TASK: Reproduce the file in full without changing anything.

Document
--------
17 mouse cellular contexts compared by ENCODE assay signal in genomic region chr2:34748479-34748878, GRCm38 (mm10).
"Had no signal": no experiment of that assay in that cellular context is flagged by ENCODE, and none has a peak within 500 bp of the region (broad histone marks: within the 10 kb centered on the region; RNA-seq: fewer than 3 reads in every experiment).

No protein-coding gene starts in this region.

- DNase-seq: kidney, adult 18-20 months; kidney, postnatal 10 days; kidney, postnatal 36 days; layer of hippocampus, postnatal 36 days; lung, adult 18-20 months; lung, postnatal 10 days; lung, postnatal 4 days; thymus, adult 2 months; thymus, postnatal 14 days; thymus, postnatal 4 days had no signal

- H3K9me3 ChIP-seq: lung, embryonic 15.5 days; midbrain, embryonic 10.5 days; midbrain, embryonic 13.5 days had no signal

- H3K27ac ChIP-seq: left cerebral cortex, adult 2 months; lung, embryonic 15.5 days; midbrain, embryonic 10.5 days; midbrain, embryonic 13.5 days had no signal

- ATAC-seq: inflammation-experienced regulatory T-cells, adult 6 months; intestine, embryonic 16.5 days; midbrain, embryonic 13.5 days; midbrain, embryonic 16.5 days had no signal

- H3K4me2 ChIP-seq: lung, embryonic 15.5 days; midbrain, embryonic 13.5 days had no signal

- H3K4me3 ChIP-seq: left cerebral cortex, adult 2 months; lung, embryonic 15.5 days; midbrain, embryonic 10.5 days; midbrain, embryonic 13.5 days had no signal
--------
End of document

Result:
17 mouse cellular contexts compared by ENCODE assay signal in genomic region chr2:34748479-34748878, GRCm38 (mm10).
"Had no signal": no experiment of that assay in that cellular context is flagged by ENCODE, and none has a peak within 500 bp of the region (broad histone marks: within the 10 kb centered on the region; RNA-seq: fewer than 3 reads in every experiment).

No protein-coding gene starts in this region.

- DNase-seq: kidney, adult 18-20 months; kidney, postnatal 10 days; kidney, postnatal 36 days; layer of hippocampus, postnatal 36 days; lung, adult 18-20 months; lung, postnatal 10 days; lung, postnatal 4 days; thymus, adult 2 months; thymus, postnatal 14 days; thymus, postnatal 4 days had no signal

- H3K9me3 ChIP-seq: lung, embryonic 15.5 days; midbrain, embryonic 10.5 days; midbrain, embryonic 13.5 days had no signal

- H3K27ac ChIP-seq: left cerebral cortex, adult 2 months; lung, embryonic 15.5 days; midbrain, embryonic 10.5 days; midbrain, embryonic 13.5 days had no signal

- ATAC-seq: inflammation-experienced regulatory T-cells, adult 6 months; intestine, embryonic 16.5 days; midbrain, embryonic 13.5 days; midbrain, embryonic 16.5 days had no signal

- H3K4me2 ChIP-seq: lung, embryonic 15.5 days; midbrain, embryonic 13.5 days had no signal

- H3K4me3 ChIP-seq: left cerebral cortex, adult 2 months; lung, embryonic 15.5 days; midbrain, embryonic 10.5 days; midbrain, embryonic 13.5 days had no signal